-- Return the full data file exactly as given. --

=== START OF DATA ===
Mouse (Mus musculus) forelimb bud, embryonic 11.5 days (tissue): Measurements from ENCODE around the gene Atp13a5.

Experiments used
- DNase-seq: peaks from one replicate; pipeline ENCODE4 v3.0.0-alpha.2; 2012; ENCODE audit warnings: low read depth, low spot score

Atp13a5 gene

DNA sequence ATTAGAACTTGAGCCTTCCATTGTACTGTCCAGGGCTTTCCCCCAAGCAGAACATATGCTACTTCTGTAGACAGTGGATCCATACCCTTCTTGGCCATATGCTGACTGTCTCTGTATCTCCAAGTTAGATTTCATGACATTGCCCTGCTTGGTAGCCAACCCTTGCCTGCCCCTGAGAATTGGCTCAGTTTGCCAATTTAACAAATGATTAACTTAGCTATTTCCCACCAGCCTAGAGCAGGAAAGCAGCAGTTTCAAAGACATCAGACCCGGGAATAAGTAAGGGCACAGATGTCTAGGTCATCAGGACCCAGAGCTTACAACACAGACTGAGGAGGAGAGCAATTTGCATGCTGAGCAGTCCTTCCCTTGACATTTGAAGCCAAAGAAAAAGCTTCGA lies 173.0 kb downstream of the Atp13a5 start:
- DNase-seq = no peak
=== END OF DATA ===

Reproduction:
Mouse (Mus musculus) forelimb bud, embryonic 11.5 days (tissue): Measurements from ENCODE around the gene Atp13a5.

Experiments used
- DNase-seq: peaks from one replicate; pipeline ENCODE4 v3.0.0-alpha.2; 2012; ENCODE audit warnings: low read depth, low spot score

Atp13a5 gene

DNA sequence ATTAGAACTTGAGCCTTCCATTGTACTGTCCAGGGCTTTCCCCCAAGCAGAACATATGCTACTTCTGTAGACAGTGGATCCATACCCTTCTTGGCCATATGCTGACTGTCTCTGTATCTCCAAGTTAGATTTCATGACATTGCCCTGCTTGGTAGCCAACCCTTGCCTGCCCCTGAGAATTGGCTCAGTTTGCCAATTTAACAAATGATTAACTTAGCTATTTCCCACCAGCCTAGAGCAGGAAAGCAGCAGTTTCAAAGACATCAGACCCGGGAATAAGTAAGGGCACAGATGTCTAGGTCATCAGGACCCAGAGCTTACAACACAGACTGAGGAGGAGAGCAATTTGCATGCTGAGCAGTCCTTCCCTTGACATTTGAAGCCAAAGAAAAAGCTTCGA lies 173.0 kb downstream of the Atp13a5 start:
- DNase-seq = no peak